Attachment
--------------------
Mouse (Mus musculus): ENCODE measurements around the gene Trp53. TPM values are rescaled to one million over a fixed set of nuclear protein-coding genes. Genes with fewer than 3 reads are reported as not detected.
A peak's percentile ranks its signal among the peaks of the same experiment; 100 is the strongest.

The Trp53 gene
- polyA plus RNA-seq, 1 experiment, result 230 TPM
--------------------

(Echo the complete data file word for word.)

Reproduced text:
Mouse (Mus musculus): ENCODE measurements around the gene Trp53. TPM values are rescaled to one million over a fixed set of nuclear protein-coding genes. Genes with fewer than 3 reads are reported as not detected.
A peak's percentile ranks its signal among the peaks of the same experiment; 100 is the strongest.

The Trp53 gene
- polyA plus RNA-seq, 1 experiment, result 230 TPM